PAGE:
“People who live in urban areas are much less at risk of encountering hantavirus, have less need to panic, and have no need to kill their children’s pet rats, experts said,” according to the Times. The mass killing of pets has become a staple of Chinese coronavirus mitigation protocol, alarming the world. In one particularly gruesome incident documented in November, Chinese government agents abducted a woman and forced her into coronavirus quarantine, then clubbed her corgi to death. The woman’s security camera recorded the killing, making it impossible for officials to deny.

The Chinese government also denied that Chinese coronavirus, an extremely contagious disease, was transmissible from human to human, a lie propagated in early 2020 by the World Health Organization (W.H.O.). Hantavirus-caused hemorrhagic fever is not a novel disease, however, and the U.S. Centers for Disease Control (CDC) agrees that “transmission from one human to another may occur, but is extremely rare.”

The spread of hantavirus alongside Chinese coronavirus has caused concerns that Xi’an hospitals may be overwhelmed. The Global Times noted that, despite Chinese officials insisting that the nation has documented an extremely small number of coronavirus cases on a daily basis, “many hospitals with infection units have temporarily stopped receiving patients and are only attending to patients infected with [Chinese coronavirus],” leaving no room for those suffering from hantavirus infection.

The Global Times‘ hospital concerns clash with coverage in the People’s Daily, another Chinese government outlet and the official newspaper of the Communist Party. The People’s Daily declared China “confident” on Monday in fighting the omicron variant of Chinese coronavirus, discovered in southern Africa in November – long after, governments in Europe later admitted, it had first appeared on that continent. That confidence, it claimed, came from China’s swift and sweeping imposition of lockdowns and quarantine measures on thousands, and sometimes millions, of people.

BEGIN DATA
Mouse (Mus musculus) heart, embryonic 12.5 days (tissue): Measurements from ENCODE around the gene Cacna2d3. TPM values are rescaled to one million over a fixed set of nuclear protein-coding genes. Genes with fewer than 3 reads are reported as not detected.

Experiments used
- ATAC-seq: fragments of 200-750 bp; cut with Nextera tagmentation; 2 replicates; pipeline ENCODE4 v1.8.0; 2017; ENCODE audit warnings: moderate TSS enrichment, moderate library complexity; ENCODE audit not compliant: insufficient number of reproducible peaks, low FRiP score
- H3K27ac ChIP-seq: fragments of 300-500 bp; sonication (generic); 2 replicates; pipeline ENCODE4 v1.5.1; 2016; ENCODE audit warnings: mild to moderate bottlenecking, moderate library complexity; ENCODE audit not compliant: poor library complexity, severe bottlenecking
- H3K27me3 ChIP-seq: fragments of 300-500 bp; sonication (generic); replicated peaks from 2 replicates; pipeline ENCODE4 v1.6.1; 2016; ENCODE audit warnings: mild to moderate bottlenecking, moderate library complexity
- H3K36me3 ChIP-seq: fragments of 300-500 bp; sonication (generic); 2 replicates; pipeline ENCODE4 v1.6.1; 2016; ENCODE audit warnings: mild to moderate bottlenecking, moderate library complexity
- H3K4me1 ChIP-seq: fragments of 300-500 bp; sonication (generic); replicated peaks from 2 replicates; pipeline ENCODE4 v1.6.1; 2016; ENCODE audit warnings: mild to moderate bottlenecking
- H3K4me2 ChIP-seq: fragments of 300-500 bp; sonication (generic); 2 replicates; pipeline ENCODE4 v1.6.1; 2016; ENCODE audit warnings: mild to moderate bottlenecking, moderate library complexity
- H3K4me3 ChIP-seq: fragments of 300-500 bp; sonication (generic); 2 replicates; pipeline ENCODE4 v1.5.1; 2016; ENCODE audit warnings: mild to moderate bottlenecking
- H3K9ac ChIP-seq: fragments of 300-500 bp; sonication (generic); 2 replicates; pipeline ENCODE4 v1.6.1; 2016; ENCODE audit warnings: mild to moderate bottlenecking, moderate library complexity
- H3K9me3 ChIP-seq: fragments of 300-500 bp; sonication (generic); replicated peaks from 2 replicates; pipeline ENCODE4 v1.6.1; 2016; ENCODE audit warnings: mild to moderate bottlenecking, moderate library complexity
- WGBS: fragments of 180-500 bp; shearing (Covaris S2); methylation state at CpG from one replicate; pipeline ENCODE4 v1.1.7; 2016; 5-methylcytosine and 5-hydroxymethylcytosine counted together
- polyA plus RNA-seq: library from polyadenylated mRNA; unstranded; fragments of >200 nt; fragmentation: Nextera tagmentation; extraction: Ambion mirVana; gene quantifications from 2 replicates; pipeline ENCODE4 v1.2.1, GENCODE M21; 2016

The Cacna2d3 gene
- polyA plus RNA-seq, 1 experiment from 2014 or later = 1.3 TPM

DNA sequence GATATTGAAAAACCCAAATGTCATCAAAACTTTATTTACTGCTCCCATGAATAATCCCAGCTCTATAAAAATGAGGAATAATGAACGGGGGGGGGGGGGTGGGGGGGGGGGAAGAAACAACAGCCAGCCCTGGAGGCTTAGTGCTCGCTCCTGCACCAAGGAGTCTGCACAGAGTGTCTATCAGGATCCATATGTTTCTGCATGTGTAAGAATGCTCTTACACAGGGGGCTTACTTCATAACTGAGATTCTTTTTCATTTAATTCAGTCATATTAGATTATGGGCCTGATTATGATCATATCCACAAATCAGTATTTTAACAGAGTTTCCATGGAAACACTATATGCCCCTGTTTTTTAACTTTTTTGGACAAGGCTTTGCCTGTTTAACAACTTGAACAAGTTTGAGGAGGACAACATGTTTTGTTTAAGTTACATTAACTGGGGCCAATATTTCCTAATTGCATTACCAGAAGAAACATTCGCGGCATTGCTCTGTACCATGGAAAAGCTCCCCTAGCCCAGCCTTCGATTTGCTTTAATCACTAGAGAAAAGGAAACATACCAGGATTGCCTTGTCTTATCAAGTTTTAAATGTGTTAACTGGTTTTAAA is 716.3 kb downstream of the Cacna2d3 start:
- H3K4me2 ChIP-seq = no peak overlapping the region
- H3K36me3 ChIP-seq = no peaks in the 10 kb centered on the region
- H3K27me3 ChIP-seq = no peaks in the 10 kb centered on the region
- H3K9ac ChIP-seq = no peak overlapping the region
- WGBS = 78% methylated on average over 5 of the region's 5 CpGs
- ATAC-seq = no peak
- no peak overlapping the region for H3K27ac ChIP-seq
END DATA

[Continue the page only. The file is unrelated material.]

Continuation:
“Experts suggested that China’s dynamic-zero COVID-19 strategy is a more responsible, efficient approach to deal with the virus, no matter what variants hit China,” the People Daily asserted, defending China’s rapid moves to block people from traveling for the Lunar New Year, “which will not only protect people’s health but also guarantee people’s normal daily lives.”

“As two of the most important holidays for Chinese people’s family reunions – the New Year and the Spring Festival – draw near, several cities and regions in China have announced policy encouraging residents to stay put during the two holidays,” the People’s Daily reported. “But unlike last year, this year’s proposals have been more targeted, considerate, and suitable to local conditions.”

In early 2020, shortly before the world became aware of the Chinese coronavirus, the Chinese government issued strict travel restrictions domestically but allowed five million people to leave the city of Wuhan alone for the Lunar New Year, spreading the virus around the world. Stories of Chinese travelers using fever-reducing drugs to avoid coronavirus health protocols abroad spread almost as rapidly as the virus.